African Women and Religious Change: A study of the Western Igbo of Nigeria with a special focus on Asaba town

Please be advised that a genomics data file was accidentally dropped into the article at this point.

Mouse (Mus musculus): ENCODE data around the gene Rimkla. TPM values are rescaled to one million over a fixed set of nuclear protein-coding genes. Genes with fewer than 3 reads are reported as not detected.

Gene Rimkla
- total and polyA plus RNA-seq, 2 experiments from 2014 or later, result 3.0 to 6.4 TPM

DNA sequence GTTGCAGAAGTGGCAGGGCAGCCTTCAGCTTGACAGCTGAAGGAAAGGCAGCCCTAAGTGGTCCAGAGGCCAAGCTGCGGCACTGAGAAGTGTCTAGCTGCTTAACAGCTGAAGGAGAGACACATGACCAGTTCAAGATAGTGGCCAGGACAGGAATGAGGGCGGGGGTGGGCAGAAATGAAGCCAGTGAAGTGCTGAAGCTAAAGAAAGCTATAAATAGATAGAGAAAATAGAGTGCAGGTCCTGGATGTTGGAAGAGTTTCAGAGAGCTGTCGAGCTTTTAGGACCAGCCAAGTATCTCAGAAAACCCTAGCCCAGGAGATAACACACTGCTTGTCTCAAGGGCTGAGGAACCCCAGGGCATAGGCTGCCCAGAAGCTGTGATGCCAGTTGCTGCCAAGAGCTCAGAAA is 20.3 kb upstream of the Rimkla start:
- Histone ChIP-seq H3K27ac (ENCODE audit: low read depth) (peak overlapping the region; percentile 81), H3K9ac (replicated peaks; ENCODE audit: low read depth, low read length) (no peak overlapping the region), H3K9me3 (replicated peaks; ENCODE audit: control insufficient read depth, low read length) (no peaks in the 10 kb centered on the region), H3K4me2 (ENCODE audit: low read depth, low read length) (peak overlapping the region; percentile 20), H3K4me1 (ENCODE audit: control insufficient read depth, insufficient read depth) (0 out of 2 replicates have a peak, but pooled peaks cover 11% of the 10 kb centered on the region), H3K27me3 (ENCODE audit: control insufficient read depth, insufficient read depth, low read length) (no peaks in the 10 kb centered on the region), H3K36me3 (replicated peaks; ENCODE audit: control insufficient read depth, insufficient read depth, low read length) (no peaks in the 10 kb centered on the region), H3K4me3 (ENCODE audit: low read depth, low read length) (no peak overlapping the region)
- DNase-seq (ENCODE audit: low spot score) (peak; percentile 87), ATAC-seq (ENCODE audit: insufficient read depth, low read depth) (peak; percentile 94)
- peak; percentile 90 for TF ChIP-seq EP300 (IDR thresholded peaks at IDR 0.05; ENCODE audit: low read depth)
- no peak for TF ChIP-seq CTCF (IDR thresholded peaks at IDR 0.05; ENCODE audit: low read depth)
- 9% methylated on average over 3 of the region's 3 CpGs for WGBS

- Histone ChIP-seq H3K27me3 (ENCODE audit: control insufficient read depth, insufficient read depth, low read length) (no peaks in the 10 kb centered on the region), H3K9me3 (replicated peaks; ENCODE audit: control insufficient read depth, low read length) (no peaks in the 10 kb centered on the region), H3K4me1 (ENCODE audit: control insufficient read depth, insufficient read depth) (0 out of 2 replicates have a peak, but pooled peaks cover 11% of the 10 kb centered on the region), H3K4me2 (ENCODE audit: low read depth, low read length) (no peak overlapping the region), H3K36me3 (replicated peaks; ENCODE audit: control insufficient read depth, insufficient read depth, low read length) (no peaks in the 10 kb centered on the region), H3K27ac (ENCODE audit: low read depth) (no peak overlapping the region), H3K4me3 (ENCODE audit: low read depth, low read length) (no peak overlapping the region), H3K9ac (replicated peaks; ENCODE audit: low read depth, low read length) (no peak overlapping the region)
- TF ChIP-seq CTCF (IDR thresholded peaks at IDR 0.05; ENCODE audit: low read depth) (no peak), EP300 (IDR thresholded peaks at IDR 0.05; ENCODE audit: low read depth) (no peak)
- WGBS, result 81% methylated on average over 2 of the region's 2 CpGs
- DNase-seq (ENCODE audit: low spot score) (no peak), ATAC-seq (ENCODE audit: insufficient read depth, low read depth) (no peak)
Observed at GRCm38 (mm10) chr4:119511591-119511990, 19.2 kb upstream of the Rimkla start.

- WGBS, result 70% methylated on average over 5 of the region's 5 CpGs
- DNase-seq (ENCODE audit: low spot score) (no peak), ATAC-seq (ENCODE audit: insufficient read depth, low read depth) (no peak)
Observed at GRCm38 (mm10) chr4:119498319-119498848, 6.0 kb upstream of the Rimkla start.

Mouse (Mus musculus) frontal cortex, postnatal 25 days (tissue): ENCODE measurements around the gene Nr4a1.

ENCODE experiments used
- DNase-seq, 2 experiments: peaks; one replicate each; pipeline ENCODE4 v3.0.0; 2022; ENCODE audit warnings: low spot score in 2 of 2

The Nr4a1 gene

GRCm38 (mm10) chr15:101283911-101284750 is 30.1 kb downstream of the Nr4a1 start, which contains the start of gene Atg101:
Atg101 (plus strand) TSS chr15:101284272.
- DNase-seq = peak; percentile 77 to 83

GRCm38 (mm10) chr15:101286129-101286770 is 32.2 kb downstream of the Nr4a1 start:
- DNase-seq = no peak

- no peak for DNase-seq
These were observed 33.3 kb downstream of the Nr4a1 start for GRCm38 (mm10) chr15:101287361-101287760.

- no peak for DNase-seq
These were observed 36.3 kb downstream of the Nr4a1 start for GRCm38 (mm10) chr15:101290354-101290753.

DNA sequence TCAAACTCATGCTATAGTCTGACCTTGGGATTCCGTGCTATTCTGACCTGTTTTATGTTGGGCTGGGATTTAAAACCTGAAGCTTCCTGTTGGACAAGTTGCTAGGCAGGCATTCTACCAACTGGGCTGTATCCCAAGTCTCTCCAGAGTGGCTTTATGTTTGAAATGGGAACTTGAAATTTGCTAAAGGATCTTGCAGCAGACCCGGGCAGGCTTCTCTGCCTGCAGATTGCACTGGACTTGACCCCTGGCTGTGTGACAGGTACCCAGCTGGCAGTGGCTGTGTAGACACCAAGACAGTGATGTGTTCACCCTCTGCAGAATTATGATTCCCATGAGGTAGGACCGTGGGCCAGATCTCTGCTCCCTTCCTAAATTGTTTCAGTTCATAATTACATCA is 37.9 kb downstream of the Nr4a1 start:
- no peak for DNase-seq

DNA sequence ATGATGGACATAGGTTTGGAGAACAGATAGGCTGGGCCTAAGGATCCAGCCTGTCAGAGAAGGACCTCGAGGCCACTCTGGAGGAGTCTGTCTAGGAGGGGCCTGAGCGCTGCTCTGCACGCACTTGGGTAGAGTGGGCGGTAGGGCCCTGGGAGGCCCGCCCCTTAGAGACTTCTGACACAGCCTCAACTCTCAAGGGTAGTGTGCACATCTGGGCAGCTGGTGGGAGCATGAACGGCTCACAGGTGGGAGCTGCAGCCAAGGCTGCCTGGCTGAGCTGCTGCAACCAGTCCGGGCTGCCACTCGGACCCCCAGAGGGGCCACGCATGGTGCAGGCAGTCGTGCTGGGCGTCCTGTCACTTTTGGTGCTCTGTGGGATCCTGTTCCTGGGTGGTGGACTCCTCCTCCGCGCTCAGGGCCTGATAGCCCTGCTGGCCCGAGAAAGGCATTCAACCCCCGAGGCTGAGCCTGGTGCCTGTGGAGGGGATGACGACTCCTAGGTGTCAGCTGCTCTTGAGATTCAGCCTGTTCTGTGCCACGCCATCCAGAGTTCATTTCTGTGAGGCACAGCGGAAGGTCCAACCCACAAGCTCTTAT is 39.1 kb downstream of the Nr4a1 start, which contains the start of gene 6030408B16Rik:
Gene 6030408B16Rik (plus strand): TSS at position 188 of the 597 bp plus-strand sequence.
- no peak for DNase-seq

Abstract: This study focuses on a small ethnic group in the western part of Igboland called Asaba. It describes how the religious and socio-political role of women has changed, due to colonialism, modernisation, Western education and Christianity, which were brought by the groups of Europeans and Americans, who penetrated Africa in the nineteenth century. One of the major points of the thesis is that the freeborn women in the traditional “dual-sex”society of the Igbo lost their previous power to speak for themselves when the Igbo were Christianised. However, the women of slave origin happily adopted the new, more egalitarian faith.The dissertation is divided into three parts. The first part is the traditional aspect, which highlights the role of women in Igbo traditional society. The second is a theoretical and historical part. This part deals with the socio-economic and political changes, which took place between 1830 to 1910 in Asaba society, due to colonialism, modernization, Western education and Christianity, and the impact of these forces of change on Asaba women. The third part deals with the role of women in the Catholic Church in Asaba. It analyses the various women's organisations in the Catholic Church in Asaba and the roles, which they play in the church. The major conclusion arising from the present analysis is that with the coming of forces of change, such as colonialism, modernization, Western education and Christianity, the religious and socio-political roles of women changed in Asaba society.
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